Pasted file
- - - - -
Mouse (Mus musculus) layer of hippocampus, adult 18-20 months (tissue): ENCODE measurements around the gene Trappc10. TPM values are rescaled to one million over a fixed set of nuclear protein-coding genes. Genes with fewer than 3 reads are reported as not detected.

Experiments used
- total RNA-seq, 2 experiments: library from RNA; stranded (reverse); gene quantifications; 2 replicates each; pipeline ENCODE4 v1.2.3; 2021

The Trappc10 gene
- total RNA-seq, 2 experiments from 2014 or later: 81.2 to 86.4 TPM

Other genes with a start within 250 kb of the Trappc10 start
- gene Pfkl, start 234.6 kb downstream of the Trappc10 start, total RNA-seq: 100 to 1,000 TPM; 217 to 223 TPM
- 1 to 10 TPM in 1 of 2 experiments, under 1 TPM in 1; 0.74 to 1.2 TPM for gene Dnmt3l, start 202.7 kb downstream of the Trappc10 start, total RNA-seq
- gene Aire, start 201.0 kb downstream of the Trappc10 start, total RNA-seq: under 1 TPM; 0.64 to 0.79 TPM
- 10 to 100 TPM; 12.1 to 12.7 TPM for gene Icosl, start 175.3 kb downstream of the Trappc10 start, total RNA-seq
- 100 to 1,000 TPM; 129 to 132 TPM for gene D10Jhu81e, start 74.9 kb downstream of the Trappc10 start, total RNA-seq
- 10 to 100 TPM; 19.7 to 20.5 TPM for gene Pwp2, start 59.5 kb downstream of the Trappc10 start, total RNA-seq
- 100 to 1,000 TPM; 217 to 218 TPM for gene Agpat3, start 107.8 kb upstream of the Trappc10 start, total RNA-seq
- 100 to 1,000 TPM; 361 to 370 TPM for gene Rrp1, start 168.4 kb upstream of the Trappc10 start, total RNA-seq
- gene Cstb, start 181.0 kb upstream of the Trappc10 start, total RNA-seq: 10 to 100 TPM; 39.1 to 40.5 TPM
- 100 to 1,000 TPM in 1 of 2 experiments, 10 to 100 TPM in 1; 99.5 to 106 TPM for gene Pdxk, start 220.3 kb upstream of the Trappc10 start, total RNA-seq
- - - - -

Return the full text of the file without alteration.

Mouse (Mus musculus) layer of hippocampus, adult 18-20 months (tissue): ENCODE measurements around the gene Trappc10. TPM values are rescaled to one million over a fixed set of nuclear protein-coding genes. Genes with fewer than 3 reads are reported as not detected.

Experiments used
- total RNA-seq, 2 experiments: library from RNA; stranded (reverse); gene quantifications; 2 replicates each; pipeline ENCODE4 v1.2.3; 2021

The Trappc10 gene
- total RNA-seq, 2 experiments from 2014 or later: 81.2 to 86.4 TPM

Other genes with a start within 250 kb of the Trappc10 start
- gene Pfkl, start 234.6 kb downstream of the Trappc10 start, total RNA-seq: 100 to 1,000 TPM; 217 to 223 TPM
- 1 to 10 TPM in 1 of 2 experiments, under 1 TPM in 1; 0.74 to 1.2 TPM for gene Dnmt3l, start 202.7 kb downstream of the Trappc10 start, total RNA-seq
- gene Aire, start 201.0 kb downstream of the Trappc10 start, total RNA-seq: under 1 TPM; 0.64 to 0.79 TPM
- 10 to 100 TPM; 12.1 to 12.7 TPM for gene Icosl, start 175.3 kb downstream of the Trappc10 start, total RNA-seq
- 100 to 1,000 TPM; 129 to 132 TPM for gene D10Jhu81e, start 74.9 kb downstream of the Trappc10 start, total RNA-seq
- 10 to 100 TPM; 19.7 to 20.5 TPM for gene Pwp2, start 59.5 kb downstream of the Trappc10 start, total RNA-seq
- 100 to 1,000 TPM; 217 to 218 TPM for gene Agpat3, start 107.8 kb upstream of the Trappc10 start, total RNA-seq
- 100 to 1,000 TPM; 361 to 370 TPM for gene Rrp1, start 168.4 kb upstream of the Trappc10 start, total RNA-seq
- gene Cstb, start 181.0 kb upstream of the Trappc10 start, total RNA-seq: 10 to 100 TPM; 39.1 to 40.5 TPM
- 100 to 1,000 TPM in 1 of 2 experiments, 10 to 100 TPM in 1; 99.5 to 106 TPM for gene Pdxk, start 220.3 kb upstream of the Trappc10 start, total RNA-seq